Download audio file (ReinventingOurCitiesFINALFORAIR_web.mp3)
Right click here and click Save Link as to download the MP3
CHICAGO – Don’t sound a death knell for Midwestern manufacturing just yet. One recent surprise has been an increase in the amount of goods being produced across the region.
Some experts think the “next” economy needs to focus on businesses that make products. And the good news is, the Midwest is doing well on this front, according to Alan Berube, a senior fellow at the Brookings Institution in Washington.
“We’re seeing that a lot of best performing metropolitan economies in the United States – and even on a global scale – are in the Midwest,” he said. Berube is in Chicago this week for a global summit on transforming metro economies.
“Detroit, Cleveland, Minneapolis, St. Louis – these areas actually lead the nation on output growth in the past year, which suggests that they are benefiting from a strong rebound in the manufacturing sector,” he said, adding:
“The manufacturing sector isn’t employing a lot more people – but output is expanding. And that’s a necessary precursor to job growth.”
The Chicago Fed measures midwestern manufacturing output regularly – at last report, it was 0.7 percent. If you’re interested in the idea of output and manufacturing, and smaller employment, The Chicago Fed had an interesting post about this topic this summer.
Mayors from Minneapolis, Philadelphia, LA and Chicago meet Wednesday for the summit – check back with us then, as we’ll be reporting on what they talk about.
CHICAGO – Cities across the Midwest are full of immigrant stories. Previous generations filled the factories, building cars, furniture and steel. Now that those jobs are disappearing, cities like Detroit, Cleveland and Pittsburgh are hoping another wave of immigrants will help reinvigorate the economy. Changing Gears is a new public media project looking at the reinvention of the industrial Midwest. In this story, we look at the role immigrant entrepreneurs are playing in our economy.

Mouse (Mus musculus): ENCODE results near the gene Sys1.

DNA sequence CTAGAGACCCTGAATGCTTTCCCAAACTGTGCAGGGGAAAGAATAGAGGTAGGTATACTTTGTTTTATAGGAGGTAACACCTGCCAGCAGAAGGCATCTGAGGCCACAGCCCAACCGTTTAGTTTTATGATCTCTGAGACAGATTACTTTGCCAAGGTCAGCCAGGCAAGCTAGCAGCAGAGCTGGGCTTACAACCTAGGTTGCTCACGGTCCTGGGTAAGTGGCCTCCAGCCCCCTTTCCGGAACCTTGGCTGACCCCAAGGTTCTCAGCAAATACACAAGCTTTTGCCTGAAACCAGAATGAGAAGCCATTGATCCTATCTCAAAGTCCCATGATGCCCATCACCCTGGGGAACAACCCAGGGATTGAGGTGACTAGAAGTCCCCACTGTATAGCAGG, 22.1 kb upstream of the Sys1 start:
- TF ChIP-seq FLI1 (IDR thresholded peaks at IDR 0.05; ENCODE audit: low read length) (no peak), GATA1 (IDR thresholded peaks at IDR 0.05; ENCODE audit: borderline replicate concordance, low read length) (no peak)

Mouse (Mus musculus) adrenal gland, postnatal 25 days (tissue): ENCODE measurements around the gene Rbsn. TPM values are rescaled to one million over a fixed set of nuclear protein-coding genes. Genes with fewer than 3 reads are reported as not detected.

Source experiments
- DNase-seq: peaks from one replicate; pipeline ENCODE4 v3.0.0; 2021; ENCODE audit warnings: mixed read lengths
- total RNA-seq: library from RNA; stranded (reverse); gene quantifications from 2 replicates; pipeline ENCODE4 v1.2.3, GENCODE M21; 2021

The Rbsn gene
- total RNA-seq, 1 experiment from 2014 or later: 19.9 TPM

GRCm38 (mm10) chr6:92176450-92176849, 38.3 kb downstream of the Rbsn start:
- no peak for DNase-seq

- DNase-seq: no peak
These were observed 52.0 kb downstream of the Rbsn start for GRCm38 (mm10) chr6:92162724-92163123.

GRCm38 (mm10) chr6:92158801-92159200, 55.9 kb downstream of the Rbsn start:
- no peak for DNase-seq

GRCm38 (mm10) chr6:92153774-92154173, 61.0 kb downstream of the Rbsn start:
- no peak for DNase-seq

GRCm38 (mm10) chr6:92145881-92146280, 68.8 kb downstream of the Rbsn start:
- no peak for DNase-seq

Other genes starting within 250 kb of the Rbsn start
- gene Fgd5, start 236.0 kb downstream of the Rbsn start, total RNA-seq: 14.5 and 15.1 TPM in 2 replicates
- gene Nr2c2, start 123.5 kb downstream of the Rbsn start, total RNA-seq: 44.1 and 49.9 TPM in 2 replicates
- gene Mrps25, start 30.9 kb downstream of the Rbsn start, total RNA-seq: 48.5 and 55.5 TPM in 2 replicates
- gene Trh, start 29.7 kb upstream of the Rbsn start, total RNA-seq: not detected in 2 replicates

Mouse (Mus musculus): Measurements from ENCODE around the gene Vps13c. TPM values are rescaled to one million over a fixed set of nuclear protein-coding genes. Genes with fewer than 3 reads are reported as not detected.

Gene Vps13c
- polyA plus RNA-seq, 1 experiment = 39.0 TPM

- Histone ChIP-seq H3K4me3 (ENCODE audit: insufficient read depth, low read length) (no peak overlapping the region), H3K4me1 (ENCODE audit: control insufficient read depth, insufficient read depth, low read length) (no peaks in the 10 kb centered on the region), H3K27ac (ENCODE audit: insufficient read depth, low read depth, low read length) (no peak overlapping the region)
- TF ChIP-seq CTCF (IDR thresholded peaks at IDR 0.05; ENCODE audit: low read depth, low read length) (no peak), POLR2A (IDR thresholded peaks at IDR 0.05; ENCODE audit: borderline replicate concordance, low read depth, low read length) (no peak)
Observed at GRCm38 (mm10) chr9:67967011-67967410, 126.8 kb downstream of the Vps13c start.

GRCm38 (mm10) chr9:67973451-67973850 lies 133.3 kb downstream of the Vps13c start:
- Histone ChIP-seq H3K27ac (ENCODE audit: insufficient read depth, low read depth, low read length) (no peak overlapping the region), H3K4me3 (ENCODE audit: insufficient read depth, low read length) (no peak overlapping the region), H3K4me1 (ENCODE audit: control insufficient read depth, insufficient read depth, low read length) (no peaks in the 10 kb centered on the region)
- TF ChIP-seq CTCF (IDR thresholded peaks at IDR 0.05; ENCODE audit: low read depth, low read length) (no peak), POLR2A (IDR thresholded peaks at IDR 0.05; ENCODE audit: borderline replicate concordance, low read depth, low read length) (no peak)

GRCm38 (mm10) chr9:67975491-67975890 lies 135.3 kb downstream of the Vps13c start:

On Chicago’s Southwest Side, the 26th Street corridor in Little Village is hopping. It’s Saturday morning, and the streets are full of families, wheeling carts and kids in strollers as they shop.
I’m standing outside the Little Village Chamber of Commerce with its new director, Nilda Esparza and its vice-chair, Robert Garza. They’re talking about how this area is the cultural and economic home to the city’s Mexican population.
Esparza says you’ll find anywhere from 500 to 600 businesses, just on this strip.
“Everything from A to Z,” adds Garza, himself an entrepreneur. “From grocery stores, travel agencies, just about anything, you can find here on 26th Street.”
Garza’s family came here from Mexico the 1940s. They opened one of the first grocery stores in the area. Now, it’s a bustling center of city commerce. Little Village has the largest concentration of Mexican-Americans in the Midwest.
“Little Village is a place where a lot of us have started, a lot of us have flourished,” says Jesus Davila, as he stands outside Davila’s Restaurant – just one of his four businesses. He says his two restaurants alone make at least a million and a half dollars in revenue a year. He also has another business that makes small parts, and a photo studio – even though they do more than just photos there.